Federal probation officers interview the southern California filmmaker, a Coptic Christian, but not arrested or detained.
US filmmaker tied to anti-Islam movie questioned by authorities
WASHINGTON // A Southern California filmmaker linked to the anti-Islamic movie that has sparked protests across the Middle East and elsewhere was questioned by federal probation officers yesterday, but not arrested or detained,
Nakoula Basseley Nakoula, 55, who served time in prison for financial crimes, voluntarily went to the sheriff's office in Los Cerritos, a Los Angeles suburb, for an interview with detectives, according to a sheriff's spokesman.
Federal officials have said if the probation department determines Mr Nakoula violated terms of his release, a judge could send him back to prison.
Mr Nakoula, a Coptic Christian, is suspected of being the driving force behind the Innocence of Muslims, a movie denigrating Islam and the Prophet Mohammed. He is understood to have provided his home as a set for the movie and paid actors in cooperation with a California-based charity, Media for Christ, which obtained the permit to make the movie.
There have been reports that Mr Nakoula and the director of the movie, Sam Bacile, are either closely connected or the same person. Steve Klein, who has described himself as a consultant to the movie, acknowledged on Wednesday that the name "Sam Bacile" was a pseudonym. Wires service reporters traced a mobile phone number said to belong to Mr Bacile to the same address as Mr Nakoula's residence.
During an interview with the Associated Press, Mr Nakoula denied that he was Sam Bacile, but acknowledged knowing him.
Sheriff deputies will now have to decide whether, by being involved with the movie, Mr Nakoula violated the terms of his probation. Mr Nakoula was released from prison in June 2011 and is barred from accessing the internet or using aliases without approval from a probation officer during his five-year probation period.
He was arrested in June 2009, pleaded no contest to the bank fraud charges a year later. Along with a 21-month prison sentence, Mr Nakoula was ordered to pay more than $790,000 (Dh2.9 million) in restitution.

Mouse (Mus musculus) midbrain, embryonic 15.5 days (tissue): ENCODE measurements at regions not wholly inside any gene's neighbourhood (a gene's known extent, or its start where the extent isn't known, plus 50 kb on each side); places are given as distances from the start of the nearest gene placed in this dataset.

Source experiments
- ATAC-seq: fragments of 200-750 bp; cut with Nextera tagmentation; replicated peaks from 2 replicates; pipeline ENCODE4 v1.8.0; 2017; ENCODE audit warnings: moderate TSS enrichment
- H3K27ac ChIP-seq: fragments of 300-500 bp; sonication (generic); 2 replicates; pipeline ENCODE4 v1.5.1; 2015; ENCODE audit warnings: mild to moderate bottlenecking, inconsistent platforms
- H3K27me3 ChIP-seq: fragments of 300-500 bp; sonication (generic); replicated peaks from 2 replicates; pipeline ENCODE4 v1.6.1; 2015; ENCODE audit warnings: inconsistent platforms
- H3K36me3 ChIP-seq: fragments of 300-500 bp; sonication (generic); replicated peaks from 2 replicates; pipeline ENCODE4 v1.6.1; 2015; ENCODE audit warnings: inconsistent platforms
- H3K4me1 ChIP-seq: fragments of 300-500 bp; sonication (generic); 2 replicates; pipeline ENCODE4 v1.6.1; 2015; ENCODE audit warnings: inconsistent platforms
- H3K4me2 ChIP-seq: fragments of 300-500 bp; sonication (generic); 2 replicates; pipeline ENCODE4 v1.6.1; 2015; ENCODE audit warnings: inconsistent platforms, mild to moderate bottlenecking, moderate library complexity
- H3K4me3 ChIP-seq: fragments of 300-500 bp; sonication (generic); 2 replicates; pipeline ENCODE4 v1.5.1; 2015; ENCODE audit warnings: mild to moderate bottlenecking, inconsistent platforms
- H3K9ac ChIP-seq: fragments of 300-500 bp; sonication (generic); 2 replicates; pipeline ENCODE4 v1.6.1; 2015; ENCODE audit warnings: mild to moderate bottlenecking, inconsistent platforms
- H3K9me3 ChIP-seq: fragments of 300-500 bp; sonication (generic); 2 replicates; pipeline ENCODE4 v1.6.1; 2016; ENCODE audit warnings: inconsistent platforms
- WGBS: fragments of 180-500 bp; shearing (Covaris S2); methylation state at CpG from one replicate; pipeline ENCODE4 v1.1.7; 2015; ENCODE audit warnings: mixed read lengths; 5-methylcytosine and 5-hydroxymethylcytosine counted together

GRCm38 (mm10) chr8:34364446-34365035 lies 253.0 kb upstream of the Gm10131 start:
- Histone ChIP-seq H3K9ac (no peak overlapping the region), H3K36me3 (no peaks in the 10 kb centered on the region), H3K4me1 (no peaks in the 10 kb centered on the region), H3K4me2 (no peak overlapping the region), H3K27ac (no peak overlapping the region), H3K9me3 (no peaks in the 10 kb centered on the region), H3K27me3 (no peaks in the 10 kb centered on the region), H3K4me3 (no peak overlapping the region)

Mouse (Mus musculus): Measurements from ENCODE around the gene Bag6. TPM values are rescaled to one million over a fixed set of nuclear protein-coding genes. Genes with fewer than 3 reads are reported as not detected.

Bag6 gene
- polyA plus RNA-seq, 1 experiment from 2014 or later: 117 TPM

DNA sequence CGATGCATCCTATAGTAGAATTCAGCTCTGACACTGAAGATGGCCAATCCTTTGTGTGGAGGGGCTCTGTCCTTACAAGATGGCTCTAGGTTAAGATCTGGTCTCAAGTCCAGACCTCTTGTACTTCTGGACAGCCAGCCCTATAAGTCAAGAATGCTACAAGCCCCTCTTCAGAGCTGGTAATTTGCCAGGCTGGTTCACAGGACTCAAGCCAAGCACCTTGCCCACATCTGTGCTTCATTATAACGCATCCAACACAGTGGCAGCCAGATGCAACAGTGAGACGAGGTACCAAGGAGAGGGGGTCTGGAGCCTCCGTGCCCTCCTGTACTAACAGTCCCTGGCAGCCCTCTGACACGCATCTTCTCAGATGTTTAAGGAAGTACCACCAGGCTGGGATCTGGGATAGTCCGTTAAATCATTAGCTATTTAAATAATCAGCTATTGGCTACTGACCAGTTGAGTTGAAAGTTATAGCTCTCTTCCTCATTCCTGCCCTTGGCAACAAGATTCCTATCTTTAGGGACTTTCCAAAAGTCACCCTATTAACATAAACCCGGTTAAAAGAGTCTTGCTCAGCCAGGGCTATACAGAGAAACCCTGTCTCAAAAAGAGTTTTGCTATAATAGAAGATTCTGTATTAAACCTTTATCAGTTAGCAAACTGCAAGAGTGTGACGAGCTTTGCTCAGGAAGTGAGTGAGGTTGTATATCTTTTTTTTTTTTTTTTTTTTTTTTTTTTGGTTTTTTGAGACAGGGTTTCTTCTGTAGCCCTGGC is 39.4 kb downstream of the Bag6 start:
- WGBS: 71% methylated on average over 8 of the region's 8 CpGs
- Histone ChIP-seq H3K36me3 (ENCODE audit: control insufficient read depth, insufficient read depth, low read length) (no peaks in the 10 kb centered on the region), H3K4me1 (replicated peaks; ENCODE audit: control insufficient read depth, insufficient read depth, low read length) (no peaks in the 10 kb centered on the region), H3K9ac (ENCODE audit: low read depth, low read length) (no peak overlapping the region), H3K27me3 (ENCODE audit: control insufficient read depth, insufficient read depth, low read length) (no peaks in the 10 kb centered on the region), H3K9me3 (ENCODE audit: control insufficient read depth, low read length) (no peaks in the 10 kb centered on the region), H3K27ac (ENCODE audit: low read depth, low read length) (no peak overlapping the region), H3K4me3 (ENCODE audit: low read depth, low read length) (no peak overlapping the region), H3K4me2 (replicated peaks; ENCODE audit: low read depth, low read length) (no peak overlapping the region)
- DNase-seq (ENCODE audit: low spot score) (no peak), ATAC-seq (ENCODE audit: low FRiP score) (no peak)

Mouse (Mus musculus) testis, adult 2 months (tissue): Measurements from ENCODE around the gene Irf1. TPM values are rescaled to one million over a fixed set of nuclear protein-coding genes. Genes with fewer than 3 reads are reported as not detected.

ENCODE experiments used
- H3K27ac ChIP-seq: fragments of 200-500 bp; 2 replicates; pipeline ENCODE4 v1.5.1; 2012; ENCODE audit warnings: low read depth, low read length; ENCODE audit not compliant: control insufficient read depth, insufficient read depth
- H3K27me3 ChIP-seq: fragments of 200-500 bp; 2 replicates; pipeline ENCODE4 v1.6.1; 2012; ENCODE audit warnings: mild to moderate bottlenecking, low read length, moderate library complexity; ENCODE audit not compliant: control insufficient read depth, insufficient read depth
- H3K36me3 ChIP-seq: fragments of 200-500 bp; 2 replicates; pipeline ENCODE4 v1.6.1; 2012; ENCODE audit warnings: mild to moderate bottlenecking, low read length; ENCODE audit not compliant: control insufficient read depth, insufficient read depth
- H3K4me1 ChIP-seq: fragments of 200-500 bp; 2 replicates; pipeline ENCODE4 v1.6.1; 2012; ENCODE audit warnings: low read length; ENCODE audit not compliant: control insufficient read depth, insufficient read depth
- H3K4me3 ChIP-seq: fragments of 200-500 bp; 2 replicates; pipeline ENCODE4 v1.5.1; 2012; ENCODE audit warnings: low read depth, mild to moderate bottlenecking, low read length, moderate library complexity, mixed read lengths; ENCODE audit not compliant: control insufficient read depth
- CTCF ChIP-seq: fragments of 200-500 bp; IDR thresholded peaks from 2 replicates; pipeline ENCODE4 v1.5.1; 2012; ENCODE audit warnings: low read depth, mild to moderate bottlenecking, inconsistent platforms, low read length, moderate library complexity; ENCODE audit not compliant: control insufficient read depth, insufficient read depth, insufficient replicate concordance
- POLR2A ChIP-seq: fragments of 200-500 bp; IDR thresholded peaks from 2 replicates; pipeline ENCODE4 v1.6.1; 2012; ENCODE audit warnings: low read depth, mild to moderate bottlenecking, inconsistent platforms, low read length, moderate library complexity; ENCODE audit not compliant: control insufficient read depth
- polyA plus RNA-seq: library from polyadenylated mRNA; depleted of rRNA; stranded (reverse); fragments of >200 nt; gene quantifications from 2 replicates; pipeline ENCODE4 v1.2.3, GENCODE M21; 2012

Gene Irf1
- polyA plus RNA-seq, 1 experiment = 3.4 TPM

Many records in the case remain sealed, but, according to the Associated Press review of the case, prosecutors sought a longer prison term and noted that he misused some of his own relatives' identities to open 600 fraudulent credit accounts.
In addition to bank fraud, Mr Nakoula served a prison sentence in the 1990s for possession of methamphetamine.
He has denied any involvement in the movie, according to Bishop Serapion of the Coptic Orthodox Diocese of Los Angeles, Southern California and Hawaii. Mr Nakoula reportedly spoke to Bishop Serapion a day after he had told the Associated Press that he helped finance the film.
The diocese released a statement on Thursday condemning the "inflammatory" movie and rejecting any association with it to the Coptic Church.
"The producers of this movie should be responsible for their actions. The name of our blessed parishioners should not be associated with the efforts of individuals who have ulterior motives," the statement said.
The Coptic community in America has been deeply embarrassed by the movie and both church officials and other community leaders have been quick to condemn the film and dissociate themselves from its makers.
"I think it's a shame that the name of any church or any religion would get dragged down by the unwise actions of a few people," said Ihab Marcus, director of communications at St Mark Coptic Orthodox Church in Fairfax, Virginia.
The church hosted its annual Egypt Bazaar Day yesterday, an event that attracted more interest than usual because of the events of the past week. Local Muslims as well as mosque representatives were due to attend, Mr Marcus said.
"I read the fact that [those behind the movie] are claiming to be Coptic Christians, but nothing in their behaviour shows what Coptic Christian or any Christian behaviour ought to be," he said.
Actors working on the movie say they were under the impression that for at least part of the movie they were filming at a location belonging to Sam Bacile. They were paid in checks in the name of Abanob Basseley Nakoula, Mr Nakoula's the 20-year-old son.